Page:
The tool that I use to help me with this is a software program called Scrivener. I use this regularly to help me organize my thoughts and my draft. You organize your ideas on virtual index cards that are easily rearranged by dragging and dropping onto the virtual corkboard. It’s perfect for writing articles and even books. There’s also a distraction-free writing mode so you can block out the rest of your desktop as you write.

Scrivener is also what the hubby used to write his Amazon best-selling e-book You Gotta Go To Know. It’s a great tool, and I highly recommend it for anyone doing any serious writing. You can get your own copy of Scrivener using my affiliate link for just $40 (Windows) or $45 (Mac).

Put Your Best Foot Forward and Start Writing

Now that you’ve studied who you’re pitching, picked a great topic, written a killer headline, and have an outline for your article, it’s time to write the piece. I could fill an entire blog with ways to improve your writing, and as I mentioned earlier, there are plenty of books and websites about writing techniques that you can research yourself. Frankly, the best way to get better at writing is simply to write.

The main thing you want to keep in mind when writing is your audience — or rather, the magazine’s audience. Be interesting. Write clearly and succinctly, so it’s easy to read and understand, and be sure to stay on topic. When you’re writing a blog post, you have a little more leeway in your writing style — you can meander a little bit, but when writing for magazines or print publications, you need to stay on point.

PRO TIP: Don’t try to edit your article for grammar and misspellings as you’re writing. When you’re in writing mode, be in writing mode. If you try to edit while you’re writing, it puts you into a critical thinking mindset instead of creative mindset, so for now, just get the article written.

Unleash Your Inner Grammar God(ess) and Start Editing

Once you’re happy with your draft, that’s when you want to go in with an “editor’s eye” and start making changes. One of the first things I do once I’ve got a draft finished is to read it once or twice to make sure that the content flows and is easy to read. I often catch most of my mistakes during this process.

Revise. Then revise again. As my journalism teacher used to love to tell us, “Trim the fat!” Cut out the fluffy words. Make every word count. If you’re unsure about something, take it out, re-read the paragraph, and if it still makes sense, leave it out.

Keep revising until you have something that’s worthy of being read by thousands and thousands of people. After all, you’re name’s going to be on it, so make it great!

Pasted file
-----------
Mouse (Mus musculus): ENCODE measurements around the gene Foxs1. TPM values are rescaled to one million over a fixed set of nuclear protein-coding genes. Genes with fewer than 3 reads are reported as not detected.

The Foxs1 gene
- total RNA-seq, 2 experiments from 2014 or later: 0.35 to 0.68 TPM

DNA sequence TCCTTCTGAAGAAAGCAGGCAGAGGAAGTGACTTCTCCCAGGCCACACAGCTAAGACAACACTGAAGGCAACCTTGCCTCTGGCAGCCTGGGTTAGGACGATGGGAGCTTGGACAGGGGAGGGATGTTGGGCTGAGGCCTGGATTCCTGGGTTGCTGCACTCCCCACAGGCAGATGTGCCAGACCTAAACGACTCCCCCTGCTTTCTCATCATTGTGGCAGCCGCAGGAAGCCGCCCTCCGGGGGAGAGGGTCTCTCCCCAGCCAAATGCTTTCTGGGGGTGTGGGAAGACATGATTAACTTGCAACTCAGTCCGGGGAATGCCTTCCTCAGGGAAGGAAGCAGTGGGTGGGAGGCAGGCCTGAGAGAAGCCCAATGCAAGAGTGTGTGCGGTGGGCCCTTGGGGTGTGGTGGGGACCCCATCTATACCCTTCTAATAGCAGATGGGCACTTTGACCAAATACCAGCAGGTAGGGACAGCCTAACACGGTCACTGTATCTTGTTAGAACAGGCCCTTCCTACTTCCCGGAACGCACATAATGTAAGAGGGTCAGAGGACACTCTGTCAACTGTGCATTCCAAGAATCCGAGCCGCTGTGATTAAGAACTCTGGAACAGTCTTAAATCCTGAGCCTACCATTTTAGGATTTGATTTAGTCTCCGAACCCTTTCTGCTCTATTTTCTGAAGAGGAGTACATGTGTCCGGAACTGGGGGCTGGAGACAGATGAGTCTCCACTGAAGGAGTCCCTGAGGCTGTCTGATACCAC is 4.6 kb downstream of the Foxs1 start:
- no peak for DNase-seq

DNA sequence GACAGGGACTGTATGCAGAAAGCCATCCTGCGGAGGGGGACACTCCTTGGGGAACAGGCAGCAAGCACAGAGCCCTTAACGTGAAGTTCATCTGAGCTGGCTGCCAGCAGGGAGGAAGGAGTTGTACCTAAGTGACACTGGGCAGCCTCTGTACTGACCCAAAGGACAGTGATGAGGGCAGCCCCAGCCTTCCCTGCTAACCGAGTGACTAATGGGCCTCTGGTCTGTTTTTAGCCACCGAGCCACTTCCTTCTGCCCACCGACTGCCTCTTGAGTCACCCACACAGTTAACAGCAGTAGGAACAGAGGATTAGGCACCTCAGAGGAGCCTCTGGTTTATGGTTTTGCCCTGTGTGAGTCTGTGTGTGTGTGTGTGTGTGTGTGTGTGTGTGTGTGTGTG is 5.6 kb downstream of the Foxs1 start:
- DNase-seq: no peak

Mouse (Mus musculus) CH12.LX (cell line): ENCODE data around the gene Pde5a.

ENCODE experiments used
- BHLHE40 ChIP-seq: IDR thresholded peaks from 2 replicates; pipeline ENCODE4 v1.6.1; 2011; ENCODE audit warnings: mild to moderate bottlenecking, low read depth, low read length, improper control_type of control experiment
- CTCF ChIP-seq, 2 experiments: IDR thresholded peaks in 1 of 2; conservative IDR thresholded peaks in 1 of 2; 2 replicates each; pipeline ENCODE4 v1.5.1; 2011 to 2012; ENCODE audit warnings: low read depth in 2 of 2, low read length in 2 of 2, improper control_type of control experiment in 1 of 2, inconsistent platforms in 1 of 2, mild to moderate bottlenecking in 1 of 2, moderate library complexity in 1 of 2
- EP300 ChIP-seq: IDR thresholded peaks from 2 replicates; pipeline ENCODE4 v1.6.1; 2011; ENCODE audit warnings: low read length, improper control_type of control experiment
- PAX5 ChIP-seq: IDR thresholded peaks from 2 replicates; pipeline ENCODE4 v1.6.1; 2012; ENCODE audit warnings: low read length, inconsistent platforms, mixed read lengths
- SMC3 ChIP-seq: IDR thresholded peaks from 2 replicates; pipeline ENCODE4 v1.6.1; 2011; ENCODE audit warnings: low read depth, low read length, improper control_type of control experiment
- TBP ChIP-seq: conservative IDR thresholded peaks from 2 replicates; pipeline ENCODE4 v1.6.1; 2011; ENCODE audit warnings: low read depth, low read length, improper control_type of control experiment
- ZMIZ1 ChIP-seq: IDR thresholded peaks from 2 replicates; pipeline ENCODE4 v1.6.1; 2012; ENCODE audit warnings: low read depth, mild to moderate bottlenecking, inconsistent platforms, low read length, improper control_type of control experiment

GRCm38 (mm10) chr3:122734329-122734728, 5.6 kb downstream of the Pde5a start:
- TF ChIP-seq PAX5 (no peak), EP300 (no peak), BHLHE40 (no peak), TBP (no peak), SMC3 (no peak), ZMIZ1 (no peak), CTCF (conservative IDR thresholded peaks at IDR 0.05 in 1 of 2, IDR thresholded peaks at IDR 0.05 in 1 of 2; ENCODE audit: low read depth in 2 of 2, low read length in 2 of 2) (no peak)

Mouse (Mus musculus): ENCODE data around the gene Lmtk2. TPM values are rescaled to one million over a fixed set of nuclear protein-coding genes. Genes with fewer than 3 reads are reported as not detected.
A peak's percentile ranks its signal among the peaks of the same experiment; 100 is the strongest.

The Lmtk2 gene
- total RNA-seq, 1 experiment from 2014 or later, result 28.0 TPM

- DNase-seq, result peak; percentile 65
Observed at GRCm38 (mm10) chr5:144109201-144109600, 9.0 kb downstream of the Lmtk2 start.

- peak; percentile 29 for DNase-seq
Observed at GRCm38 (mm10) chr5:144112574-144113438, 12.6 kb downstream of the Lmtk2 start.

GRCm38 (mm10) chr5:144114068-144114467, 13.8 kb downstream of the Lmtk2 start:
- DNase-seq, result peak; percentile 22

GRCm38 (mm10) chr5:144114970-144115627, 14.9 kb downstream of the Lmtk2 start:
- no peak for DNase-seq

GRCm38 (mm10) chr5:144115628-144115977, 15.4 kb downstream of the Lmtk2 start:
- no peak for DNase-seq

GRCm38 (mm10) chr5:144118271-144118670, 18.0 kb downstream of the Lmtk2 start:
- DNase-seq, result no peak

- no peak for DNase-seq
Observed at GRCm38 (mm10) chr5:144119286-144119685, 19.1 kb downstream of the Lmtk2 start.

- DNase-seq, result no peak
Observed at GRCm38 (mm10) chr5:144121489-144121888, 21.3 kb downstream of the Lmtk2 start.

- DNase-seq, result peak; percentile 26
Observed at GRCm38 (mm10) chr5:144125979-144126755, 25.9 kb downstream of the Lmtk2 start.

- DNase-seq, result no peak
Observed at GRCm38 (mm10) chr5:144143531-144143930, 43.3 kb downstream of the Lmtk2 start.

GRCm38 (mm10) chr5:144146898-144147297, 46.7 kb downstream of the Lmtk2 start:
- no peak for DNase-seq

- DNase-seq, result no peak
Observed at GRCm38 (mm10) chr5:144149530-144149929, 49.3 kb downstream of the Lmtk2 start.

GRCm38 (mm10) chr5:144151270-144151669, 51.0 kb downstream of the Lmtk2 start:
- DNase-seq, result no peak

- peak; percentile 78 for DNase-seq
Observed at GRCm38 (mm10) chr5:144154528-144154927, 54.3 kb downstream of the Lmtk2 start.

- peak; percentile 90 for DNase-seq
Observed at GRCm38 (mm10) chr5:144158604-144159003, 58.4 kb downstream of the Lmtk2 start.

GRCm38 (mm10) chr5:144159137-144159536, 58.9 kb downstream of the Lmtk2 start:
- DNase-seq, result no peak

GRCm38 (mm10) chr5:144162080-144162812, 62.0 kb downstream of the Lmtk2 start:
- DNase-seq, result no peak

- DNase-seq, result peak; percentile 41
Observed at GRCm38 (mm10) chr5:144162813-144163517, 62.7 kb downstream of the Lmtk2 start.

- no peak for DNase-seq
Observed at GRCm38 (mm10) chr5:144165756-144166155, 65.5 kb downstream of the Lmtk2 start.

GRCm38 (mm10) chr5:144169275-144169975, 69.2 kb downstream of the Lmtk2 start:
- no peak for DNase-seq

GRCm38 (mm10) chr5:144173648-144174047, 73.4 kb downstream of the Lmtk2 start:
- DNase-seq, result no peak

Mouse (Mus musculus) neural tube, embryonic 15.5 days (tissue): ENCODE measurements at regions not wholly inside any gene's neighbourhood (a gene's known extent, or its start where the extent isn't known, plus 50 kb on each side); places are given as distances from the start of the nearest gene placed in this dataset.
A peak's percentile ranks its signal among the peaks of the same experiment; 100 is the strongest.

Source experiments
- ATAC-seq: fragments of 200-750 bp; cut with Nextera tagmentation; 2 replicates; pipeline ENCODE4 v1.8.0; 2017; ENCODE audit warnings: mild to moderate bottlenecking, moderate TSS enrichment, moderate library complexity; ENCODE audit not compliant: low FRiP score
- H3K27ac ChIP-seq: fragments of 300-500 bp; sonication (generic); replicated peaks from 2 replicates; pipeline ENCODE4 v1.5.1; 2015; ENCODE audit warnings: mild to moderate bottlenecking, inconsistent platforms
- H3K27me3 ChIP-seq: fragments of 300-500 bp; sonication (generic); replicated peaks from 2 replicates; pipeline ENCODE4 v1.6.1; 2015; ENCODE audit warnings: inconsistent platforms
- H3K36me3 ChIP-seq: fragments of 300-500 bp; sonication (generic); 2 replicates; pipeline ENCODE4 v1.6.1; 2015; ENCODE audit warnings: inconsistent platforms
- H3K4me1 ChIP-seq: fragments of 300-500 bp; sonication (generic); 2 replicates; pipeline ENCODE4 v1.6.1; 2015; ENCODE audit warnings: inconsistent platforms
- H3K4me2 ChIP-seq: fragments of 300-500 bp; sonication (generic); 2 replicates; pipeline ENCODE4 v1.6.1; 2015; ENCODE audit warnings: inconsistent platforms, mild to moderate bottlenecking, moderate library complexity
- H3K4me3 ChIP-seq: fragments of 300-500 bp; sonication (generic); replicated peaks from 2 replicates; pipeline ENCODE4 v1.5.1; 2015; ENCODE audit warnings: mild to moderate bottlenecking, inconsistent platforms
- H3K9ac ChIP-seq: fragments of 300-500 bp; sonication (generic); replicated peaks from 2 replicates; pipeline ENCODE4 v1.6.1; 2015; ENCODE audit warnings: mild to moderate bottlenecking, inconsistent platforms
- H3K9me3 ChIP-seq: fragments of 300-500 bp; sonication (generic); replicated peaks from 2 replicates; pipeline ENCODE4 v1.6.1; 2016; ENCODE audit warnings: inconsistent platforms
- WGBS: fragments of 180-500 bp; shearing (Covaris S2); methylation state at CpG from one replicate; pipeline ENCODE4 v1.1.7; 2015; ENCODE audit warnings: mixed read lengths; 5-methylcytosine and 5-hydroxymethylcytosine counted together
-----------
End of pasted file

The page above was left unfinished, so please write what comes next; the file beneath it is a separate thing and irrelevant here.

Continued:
You can also get someone else to proofread/edit it for you. My Dad (who was also a writer) used to just send everything he wrote to me for editing. That way, he didn’t have to worry about getting distracted. He knew if he started picking things apart or analyzing each sentence for errors, he’d get so focused on that, and it kept him from making progress on the actual writing.

No matter which way you do it, it’s still a good idea to have a few tools in your arsenal to help you with the editing process.

My Can’t-Live-Without Editing Tools

One great tool I like to use is the Hemingway Editor. Just input your text and it will analyze it for readability, as well as grade level (lower grades are considered better – you want your writing to be clear and concise).

Hemingway editor writing app

I used the Hemingway editor to test the readability score of these posts on writing

I don’t always use its suggestions, but it does alert me to hard-to-read sentences. I mainly use it to get the readability score (also known as the Flesch-Kincaid Score). Optimally, you want to write at a 6th-grade level or lower in order to reach the broadest audience. Write too complicated, and people could lose interest. They have a free version and a paid version (paid version is just $10 and can be used offline).

My favorite app for editing (which I use both personally and professionally) is Grammarly. To say it makes my life easier is an understatement. I’m a full-time proofreader* by day, and this makes the editing process so much more efficient. It checks for spelling, grammar, overuse of words, run-on sentences, plagiarism, and more.

They have a free version and a paid version. I use the paid version because of the additional features, and my subscription for the entire year was only around $70. It has already paid for itself because I use it so often, and it saves me so much time. Click below to get your copy of either the free or paid version (affiliate link).

The #1 writing tool

Grammarly is my go-to editing tool for everything I write